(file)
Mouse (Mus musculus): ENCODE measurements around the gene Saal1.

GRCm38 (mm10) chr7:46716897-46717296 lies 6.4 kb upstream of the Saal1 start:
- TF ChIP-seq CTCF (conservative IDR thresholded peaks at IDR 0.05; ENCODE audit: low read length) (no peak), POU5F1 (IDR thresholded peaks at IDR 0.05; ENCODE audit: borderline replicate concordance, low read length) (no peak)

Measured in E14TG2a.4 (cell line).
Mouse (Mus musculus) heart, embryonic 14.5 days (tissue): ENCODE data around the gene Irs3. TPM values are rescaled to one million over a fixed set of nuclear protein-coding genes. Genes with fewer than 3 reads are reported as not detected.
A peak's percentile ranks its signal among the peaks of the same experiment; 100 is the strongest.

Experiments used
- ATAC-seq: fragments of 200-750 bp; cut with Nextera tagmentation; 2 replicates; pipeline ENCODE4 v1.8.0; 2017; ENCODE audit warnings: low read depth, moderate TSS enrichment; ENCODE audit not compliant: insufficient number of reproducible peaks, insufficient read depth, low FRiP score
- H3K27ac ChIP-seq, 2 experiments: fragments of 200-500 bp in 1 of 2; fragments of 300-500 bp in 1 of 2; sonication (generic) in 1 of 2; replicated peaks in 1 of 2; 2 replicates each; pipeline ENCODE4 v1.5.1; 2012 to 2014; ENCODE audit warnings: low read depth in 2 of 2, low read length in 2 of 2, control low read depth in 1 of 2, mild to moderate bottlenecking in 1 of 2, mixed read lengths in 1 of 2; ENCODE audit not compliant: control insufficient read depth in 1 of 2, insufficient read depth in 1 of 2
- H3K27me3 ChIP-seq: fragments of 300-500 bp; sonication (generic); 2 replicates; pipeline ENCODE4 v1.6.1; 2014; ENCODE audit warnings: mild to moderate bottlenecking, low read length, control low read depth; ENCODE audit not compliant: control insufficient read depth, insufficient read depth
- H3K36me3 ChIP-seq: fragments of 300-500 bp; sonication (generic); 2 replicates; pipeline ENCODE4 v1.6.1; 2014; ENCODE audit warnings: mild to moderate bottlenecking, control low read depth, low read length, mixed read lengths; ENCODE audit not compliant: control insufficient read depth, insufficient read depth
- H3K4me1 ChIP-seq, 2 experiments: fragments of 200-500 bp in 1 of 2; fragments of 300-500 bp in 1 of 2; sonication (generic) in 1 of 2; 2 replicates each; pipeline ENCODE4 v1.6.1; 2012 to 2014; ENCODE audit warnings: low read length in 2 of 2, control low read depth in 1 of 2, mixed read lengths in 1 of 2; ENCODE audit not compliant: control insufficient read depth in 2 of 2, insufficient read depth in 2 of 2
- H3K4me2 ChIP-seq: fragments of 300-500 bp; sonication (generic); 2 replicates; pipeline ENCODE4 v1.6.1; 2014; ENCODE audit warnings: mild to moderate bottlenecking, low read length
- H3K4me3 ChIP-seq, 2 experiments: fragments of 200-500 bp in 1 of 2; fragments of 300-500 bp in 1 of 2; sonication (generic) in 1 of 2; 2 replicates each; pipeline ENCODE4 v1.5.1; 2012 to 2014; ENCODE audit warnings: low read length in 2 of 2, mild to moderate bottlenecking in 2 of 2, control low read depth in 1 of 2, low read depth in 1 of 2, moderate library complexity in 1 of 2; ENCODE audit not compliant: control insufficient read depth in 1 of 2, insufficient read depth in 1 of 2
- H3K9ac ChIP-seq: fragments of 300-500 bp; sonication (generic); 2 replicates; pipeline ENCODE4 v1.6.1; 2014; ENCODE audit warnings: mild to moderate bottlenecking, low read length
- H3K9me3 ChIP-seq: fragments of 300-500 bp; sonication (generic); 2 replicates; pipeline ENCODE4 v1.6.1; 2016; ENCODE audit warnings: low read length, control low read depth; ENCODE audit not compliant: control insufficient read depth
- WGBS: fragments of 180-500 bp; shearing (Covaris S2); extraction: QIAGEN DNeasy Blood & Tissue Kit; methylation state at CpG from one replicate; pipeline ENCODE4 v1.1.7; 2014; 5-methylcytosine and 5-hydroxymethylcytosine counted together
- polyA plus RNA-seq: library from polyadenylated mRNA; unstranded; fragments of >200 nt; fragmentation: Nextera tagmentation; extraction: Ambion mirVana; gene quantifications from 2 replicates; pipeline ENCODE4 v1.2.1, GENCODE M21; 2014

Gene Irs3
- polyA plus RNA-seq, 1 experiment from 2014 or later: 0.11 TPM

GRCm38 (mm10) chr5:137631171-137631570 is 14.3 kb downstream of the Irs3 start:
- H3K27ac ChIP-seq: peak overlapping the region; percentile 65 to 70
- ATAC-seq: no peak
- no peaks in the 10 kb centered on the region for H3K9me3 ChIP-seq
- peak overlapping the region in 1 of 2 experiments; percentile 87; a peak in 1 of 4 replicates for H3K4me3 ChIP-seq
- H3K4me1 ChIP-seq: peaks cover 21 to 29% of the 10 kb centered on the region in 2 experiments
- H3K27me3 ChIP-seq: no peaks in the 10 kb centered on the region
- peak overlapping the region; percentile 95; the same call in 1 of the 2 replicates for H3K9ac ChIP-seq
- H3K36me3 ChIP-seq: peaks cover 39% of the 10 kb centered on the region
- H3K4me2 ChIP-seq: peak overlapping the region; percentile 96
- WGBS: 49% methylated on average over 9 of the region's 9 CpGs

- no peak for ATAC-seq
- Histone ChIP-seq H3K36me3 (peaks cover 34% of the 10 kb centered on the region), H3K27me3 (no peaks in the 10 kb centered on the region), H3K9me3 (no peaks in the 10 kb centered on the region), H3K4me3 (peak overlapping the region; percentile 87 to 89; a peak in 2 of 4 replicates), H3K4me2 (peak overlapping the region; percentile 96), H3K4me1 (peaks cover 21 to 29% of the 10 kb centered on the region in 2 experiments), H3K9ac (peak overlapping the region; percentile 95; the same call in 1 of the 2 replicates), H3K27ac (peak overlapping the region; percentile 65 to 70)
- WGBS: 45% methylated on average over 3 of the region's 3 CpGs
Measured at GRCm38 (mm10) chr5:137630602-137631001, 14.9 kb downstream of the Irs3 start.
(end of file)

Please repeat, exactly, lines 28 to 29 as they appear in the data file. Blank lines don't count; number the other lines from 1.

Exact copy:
- peak overlapping the region; percentile 95; the same call in 1 of the 2 replicates for H3K9ac ChIP-seq
- H3K36me3 ChIP-seq: peaks cover 39% of the 10 kb centered on the region